Back in the early 90s when my dad was experiencing his old car bug, he knew a guy with a similar Nomad, a black and white 57 with a 350 and rallye wheels. Othwerwise, it was pretty stock - interior included, and well done. I remember the guy wanted $25K for it, which I thought was outrageous for a car with incorrect details.
  • andre1969andre1969 Posts: 23,913
    but not at that price! Those 8-lug wheels are cool and desireable. However, I think with those, the wheel and brake drum are actually the same part, so if you score up your drums, you're pretty much screwed!

     

    Also, I think a 389 in a '64 Grand Prix is a pretty basic engine. Now if it were a 421, it might be worth something! So basically here, I'd say maybe $1500-2000 in its current condition?
  • andys120andys120 Loudon NHPosts: 21,355
    Yup, base motor for the '63-'64 GPs was the redoubtable 389. It's really kinda hard to gauge what a pretty good car with a duff engine might be worth.

     

    IMO '63 and '64 were the best years for the GP and the golden era of Pontiac.

    2001 BMW 330ci/E46, 2008 BMW 335i conv/E93

  • seminole_kevseminole_kev Posts: 1,722
    as long as the tin worm hasn't got ahold of it or anything, I would be interested in that. The price is a little bit high, but not bad. I vote to save that one. Probably won't make you money as a collector, but I don't think it is too bad.

     

    I like the looks of those by the way.

     

    The only thing I hate about a car not running is that it doesn't give you a chance to check out what else might be wrong with it. Depending on what's wrong with it, maybe a rebuild, maybe just pull another motor and drop her in. I could live with it if everything else checked out.
  • fintailfintail Posts: 51,083
    Yeah, I guess I meant to say at the price. The car certainly is not beyond hope. I wonder if an engine can really be redone for around 2 grand? I am used to MBs where the parts alone will run you more than that.

     

    I do like those Pontiacs too, the wheels are cool and the steering wheel is pretty awesome as well.
  • seminole_kevseminole_kev Posts: 1,722
    unless there is something critically wrong with that motor, you should be able to at least have it servicable and running for under $2K. For $2K I could probably have the engine nice and slightly built up if it isn't just trashed.
  • michaellnomichaellno Posts: 4,300
    In the early and mid 60's wasn't Pontiac run by none other than John DeLorean? I know he had a stellar career at GM before striking out on his own, duping foreign countries out of millions of dollars to develop a new auto plant, and getting arrested for attempting to arrange for a cocaine deal to keep his company solvent?

     

    I'm not trying to imply anything with this post, just wanted to confirm my facts.
  • Mr_ShiftrightMr_Shiftright Sonoma, CaliforniaPosts: 64,490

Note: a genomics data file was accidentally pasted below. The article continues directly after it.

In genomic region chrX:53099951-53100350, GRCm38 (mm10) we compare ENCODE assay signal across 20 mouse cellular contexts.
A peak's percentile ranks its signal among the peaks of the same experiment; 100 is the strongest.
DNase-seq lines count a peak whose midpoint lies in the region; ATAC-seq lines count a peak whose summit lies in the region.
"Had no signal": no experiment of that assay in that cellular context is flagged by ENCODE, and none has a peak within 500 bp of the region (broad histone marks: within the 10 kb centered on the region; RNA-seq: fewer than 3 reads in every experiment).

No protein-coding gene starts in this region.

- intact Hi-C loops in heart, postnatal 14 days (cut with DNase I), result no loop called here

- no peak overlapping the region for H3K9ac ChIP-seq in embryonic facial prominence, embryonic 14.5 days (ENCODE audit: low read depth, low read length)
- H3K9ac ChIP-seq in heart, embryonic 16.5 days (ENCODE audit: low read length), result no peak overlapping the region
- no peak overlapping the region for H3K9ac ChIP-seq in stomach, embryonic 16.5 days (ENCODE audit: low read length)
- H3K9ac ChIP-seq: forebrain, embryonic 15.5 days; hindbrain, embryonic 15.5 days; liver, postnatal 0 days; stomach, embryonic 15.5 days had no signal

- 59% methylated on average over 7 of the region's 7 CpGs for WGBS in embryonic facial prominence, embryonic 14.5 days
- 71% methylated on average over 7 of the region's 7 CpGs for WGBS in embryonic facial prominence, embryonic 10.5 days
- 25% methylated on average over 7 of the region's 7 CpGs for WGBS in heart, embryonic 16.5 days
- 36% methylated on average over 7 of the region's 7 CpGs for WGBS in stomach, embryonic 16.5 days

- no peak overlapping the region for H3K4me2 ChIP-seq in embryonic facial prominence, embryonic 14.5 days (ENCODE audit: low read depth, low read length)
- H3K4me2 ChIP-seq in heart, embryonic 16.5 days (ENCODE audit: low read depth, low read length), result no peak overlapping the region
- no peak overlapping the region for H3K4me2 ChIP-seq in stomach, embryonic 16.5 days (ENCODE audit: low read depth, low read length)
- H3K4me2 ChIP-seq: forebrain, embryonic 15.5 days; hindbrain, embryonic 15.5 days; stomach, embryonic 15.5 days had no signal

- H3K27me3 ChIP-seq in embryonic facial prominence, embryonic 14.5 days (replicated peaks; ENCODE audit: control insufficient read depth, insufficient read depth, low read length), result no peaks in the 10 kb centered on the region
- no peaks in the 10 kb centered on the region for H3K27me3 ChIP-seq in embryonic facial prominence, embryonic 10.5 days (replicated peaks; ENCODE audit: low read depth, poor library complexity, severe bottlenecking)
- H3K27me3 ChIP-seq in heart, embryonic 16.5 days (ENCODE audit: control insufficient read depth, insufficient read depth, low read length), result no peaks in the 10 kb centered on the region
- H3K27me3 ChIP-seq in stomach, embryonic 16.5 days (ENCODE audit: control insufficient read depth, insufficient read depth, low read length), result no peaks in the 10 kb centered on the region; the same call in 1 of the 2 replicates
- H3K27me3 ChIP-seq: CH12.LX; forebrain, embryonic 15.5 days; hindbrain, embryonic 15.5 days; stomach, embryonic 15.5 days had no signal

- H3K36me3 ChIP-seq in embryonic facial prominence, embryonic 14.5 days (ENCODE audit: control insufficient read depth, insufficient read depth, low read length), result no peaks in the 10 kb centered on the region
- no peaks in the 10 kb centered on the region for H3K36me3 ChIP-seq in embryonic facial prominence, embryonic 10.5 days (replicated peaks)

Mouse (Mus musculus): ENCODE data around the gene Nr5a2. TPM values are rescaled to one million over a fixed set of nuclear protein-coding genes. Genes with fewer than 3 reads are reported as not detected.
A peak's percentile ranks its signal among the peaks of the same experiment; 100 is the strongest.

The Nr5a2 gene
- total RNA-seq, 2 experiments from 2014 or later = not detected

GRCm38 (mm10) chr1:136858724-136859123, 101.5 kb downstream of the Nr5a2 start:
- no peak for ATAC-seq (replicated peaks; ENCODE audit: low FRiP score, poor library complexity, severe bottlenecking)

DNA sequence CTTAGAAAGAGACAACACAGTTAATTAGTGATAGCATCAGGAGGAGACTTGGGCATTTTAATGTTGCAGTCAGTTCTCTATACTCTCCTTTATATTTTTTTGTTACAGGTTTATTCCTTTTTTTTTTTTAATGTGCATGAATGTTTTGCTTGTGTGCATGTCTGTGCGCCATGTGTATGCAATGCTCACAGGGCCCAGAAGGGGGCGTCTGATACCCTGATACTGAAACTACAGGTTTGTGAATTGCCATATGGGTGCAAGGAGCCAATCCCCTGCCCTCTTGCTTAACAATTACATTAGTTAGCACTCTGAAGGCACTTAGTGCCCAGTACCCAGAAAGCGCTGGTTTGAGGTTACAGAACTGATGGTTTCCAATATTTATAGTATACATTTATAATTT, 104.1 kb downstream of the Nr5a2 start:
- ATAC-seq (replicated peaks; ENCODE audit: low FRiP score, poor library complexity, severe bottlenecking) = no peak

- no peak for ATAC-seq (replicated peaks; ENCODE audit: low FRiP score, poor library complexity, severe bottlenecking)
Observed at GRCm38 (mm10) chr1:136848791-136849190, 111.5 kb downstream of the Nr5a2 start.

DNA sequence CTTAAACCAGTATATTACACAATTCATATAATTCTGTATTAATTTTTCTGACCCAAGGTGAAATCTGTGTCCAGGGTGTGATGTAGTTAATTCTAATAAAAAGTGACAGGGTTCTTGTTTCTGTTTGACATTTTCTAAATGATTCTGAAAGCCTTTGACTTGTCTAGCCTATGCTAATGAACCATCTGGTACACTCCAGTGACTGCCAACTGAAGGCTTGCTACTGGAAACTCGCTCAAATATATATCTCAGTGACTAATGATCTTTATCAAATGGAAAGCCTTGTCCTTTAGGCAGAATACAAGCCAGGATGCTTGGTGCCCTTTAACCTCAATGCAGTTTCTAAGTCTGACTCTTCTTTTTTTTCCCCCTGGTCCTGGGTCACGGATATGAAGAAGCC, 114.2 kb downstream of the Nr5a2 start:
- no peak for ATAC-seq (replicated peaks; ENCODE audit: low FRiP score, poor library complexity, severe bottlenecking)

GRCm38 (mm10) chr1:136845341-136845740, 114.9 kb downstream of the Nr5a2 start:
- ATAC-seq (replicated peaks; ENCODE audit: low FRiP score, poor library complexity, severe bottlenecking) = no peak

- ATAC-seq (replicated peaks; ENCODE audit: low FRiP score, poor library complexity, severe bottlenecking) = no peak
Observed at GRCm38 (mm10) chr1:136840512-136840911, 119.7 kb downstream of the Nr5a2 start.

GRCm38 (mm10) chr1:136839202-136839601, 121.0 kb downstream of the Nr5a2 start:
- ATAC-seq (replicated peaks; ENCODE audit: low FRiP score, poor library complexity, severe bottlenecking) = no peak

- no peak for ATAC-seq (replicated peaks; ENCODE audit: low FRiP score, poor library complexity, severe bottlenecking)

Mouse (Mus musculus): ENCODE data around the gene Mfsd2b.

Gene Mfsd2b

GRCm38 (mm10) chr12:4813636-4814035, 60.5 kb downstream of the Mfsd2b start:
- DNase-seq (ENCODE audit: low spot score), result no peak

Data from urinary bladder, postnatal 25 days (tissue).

Spider Veloces are worth some money but I don't think THAT much money. I'd value the car at about $28K but if it were a trophy winning restoration of such superb quality that one could deem it faultless throughout, well maybe $35K.

     

    The most valuable Alfas are pre 1958 because that's the cut off date for many prestigious European re-creations of historical races.

     

    The 1300 is a little screamer. You can rev that engine and bend the tach needle on its peg, up to 8,000 rpm or so if you are daring enough.

     

    It's a really really fun car.

     

    But GEESH, $45K I'd buy a Ferrari 328, an MGB and fly around the world with what's left.
  • andre1969andre1969 Posts: 23,913
    are too terribly expensive to rebuild, or very hard to find a replacement. After all, the majority of them came in just two sizes: 389 CID from 1959-1966 and 400 CID from 1967-1979. There was a scattering of 421's and 428's thoughout the 60's, but these were mainly limited production, high-output engines.

     

    Pontiac built a lot of full-sized cars in the 60's, and the vast majority of them were 389/400's. It's not like Chevy, where the cars ran the gamut from a 6-cyl on up through a bunch of underpowered smallblocks, then a bunch of nicely powered ones, and a scattering of big blocks.

     

    I think the Pontiac block is what's unofficially known as a "medium" block. Bigger than something like a Chevy smallblock, so it's going to be more durable and able to take more stress, but still lighter and smaller than something like a Chevy big-block. I've heard that once you get to the 455 range though, they tended to be more fragile than a Buick or Olds 455.

     

    Anyway though, while they're not as common as something like a Chevy smallblock or Mopar 318 or slant six, they're still pretty easy and cheap to get parts for.
  • fintailfintail Posts: 51,083
    So I guess if it is as nice as it looks and you could get it for 3-4K, you might do OK.
  • blh7068blh7068 Posts: 375
    "After all, the majority of them came in just two sizes: 389 CID from 1959-1966 and 400 CID from 1967-1979. There was a scattering of 421's and 428's thoughout the 60's, but these were mainly limited production, high-output engines."

     

    For the most part thats true...but dont forget up until 1967 the 326 that was a mainstay in the tempest/lemans line...and that one year(67)in the firebird.